How Hexagon built an Infrastructure Data Lake with CloudQuery

Herman Schaaf
Herman Schaaf
Peter Figueiredo
Peter Figueiredo

Here at CloudQuery we’ve been working on an open source framework to enable companies to build their own infrastructure data platforms – a single source of truth for all of your infrastructure data, stored in a database or data lake. Today we are excited to share the story of how Hexagon, the global leader in digital reality solutions, combining sensor, software and autonomous technologies, was able to use CloudQuery to build their own serverless infrastructure data lake using AWS S3, Glue and Athena.


The Hexagon Cloud Center of Excellence (CCoE) team (co-authors of this post) wanted to build a fully serverless data lake that would be able to collect data from all of Hexagon’s cloud accounts and store it in a single location: their data lake. They also wanted to be able to query this data using SQL, and to be able to visualise it using their existing tools (like AWS QuickSight). Lastly, they wanted to be able to explore the history of their cloud configuration over time. To accomplish this, they built a serverless data pipeline that uses CloudQuery to collect data from all of their cloud accounts, and then stores it in S3. They then use Glue to ingest the data into Glue DB in a format that Athena can query, and finally Athena is used to query the data and visualise it using QuickSight.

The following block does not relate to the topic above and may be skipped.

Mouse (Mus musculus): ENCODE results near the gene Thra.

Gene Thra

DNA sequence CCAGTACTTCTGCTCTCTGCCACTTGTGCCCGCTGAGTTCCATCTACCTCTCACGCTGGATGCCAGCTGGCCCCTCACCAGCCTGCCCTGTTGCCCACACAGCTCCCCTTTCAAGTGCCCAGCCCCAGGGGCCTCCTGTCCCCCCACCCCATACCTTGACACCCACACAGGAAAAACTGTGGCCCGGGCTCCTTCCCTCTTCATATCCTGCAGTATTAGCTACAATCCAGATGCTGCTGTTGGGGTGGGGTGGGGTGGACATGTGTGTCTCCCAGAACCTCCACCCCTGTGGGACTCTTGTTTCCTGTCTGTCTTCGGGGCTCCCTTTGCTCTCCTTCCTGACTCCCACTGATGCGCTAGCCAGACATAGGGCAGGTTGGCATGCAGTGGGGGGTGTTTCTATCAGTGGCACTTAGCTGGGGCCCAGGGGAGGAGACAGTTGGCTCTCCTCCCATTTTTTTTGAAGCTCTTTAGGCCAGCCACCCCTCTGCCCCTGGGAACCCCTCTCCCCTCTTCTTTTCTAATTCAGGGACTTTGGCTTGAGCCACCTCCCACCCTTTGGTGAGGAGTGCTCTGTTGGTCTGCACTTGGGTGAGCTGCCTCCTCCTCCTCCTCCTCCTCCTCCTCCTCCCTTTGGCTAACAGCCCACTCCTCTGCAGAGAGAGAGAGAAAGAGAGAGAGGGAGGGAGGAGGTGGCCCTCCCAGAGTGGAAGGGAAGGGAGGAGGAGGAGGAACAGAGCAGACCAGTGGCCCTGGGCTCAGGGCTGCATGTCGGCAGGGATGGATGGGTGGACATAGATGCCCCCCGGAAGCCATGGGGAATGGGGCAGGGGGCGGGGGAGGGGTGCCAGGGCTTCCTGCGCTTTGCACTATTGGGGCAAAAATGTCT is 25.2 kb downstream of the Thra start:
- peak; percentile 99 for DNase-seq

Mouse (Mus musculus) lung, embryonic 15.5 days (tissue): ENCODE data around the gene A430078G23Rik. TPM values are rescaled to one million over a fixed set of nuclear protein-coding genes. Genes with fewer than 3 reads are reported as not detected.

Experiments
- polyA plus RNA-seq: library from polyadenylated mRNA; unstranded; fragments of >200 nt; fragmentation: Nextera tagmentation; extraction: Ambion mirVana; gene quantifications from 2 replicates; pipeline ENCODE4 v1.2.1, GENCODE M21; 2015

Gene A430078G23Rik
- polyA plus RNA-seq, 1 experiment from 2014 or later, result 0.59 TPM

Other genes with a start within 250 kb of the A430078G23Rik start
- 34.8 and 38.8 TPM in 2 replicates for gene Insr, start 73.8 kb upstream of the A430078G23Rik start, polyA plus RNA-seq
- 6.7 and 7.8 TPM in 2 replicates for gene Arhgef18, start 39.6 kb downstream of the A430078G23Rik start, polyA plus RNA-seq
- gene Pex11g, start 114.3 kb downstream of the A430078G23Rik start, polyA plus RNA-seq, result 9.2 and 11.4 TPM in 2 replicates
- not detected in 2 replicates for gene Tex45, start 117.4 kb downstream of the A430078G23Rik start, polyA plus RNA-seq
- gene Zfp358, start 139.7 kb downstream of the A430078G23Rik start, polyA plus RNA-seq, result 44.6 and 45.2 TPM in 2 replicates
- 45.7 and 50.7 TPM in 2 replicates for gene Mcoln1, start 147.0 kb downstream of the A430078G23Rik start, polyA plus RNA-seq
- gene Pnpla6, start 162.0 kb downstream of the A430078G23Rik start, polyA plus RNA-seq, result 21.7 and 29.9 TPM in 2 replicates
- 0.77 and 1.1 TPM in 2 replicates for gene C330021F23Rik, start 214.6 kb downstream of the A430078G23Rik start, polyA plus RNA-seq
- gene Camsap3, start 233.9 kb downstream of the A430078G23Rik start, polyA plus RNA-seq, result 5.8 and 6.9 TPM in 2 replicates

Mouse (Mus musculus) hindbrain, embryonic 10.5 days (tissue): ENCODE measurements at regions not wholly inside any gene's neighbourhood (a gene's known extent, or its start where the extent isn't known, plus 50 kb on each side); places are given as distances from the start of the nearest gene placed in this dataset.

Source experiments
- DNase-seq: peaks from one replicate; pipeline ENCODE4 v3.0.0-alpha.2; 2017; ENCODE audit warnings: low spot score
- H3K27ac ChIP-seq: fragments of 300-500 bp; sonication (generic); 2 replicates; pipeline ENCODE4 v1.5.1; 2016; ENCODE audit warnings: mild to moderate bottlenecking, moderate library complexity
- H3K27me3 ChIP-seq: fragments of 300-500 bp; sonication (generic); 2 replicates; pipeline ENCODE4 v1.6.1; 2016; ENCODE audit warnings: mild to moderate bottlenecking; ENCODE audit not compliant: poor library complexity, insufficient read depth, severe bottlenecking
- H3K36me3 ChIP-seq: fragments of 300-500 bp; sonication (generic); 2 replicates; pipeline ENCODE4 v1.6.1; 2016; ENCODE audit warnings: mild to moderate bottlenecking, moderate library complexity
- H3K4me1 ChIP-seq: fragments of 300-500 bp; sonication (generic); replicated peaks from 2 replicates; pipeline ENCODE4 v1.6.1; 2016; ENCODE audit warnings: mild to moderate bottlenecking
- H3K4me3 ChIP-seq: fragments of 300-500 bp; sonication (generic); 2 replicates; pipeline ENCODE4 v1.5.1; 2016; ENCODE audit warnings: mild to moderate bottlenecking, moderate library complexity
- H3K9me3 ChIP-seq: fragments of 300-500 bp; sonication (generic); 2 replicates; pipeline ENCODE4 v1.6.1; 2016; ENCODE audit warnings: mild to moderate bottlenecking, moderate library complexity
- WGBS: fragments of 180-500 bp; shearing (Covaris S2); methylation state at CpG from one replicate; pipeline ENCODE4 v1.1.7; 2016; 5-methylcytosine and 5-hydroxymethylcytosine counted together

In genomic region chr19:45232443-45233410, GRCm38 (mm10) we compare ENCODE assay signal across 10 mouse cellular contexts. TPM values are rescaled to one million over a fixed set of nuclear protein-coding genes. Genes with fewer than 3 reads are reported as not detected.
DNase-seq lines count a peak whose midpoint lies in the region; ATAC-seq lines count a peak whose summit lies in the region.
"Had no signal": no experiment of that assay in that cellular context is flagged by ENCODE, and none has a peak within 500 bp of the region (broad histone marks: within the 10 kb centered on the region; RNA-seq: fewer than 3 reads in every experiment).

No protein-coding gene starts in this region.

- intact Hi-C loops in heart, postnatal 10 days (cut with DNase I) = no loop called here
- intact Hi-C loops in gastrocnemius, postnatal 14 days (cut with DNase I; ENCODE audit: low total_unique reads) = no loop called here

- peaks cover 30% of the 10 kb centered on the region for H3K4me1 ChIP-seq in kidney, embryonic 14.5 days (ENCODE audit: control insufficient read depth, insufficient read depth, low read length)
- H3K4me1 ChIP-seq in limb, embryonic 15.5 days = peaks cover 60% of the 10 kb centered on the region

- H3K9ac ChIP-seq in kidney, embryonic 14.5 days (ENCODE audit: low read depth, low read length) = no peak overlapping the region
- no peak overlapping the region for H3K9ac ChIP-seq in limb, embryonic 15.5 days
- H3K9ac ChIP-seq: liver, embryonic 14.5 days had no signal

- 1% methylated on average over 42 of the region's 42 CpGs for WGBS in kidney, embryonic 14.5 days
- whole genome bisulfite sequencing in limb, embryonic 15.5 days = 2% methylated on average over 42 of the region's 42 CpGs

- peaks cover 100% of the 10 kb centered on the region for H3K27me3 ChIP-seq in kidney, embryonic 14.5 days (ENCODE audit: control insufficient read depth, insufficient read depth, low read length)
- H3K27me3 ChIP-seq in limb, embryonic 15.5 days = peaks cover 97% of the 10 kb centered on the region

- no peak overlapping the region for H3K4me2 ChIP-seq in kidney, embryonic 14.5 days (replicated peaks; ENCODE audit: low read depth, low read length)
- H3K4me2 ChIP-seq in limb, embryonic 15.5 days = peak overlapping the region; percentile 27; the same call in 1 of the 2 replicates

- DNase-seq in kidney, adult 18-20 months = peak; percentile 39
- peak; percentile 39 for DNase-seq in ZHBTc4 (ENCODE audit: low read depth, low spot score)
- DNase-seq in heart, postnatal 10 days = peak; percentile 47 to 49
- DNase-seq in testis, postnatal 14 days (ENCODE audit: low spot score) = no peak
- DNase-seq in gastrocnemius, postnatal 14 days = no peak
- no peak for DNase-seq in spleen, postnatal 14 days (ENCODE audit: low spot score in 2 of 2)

The different stages are shown in the high-level architecture diagram below:

Hexagon Architecture

  • In Step 1, an EventBridge cron rule is triggered on a daily basis. This event triggers the creation of two ECS tasks in an ECS Cluster (Step 2).
  • In Step 3, the AWS CLI fetches the latest plugin configs from the Master S3 Bucket and in Step 4, CloudQuery CLI, performs API calls to all child accounts and collects all the data (Step 5). This is then stored in an S3 Bucket in a dedicated account for CloudQuery. This data is in Parquet format, using the S3 destination plugin (Step 6).
  • In Step 7, a Glue Crawler is triggered on a daily basis to ingest the data from the S3 Bucket. This is then dumped into a Glue DB (Step 8). Please note each resource type has its own Glue table.
  • Step 11 starts by an EvenBridge cron rule triggered on a daily basis. This rule will then summon a Lambda function (provided by CloudQuery (opens in a new tab)). This function (Step 12) updates a resource view called aws_resources: a single view that contains all resources from all accounts.
  • Lastly, a lifecycle rule created in S3 permanently deletes all the data older than 7 days old (in order to keep the cost of hosting the data low).

With all the above steps completed, Athena is now able to query the data, either by resource type or by using the aws_resources view. The tables and views can also be loaded into QuickSight (via dataset), where graphs and dashboards can be created.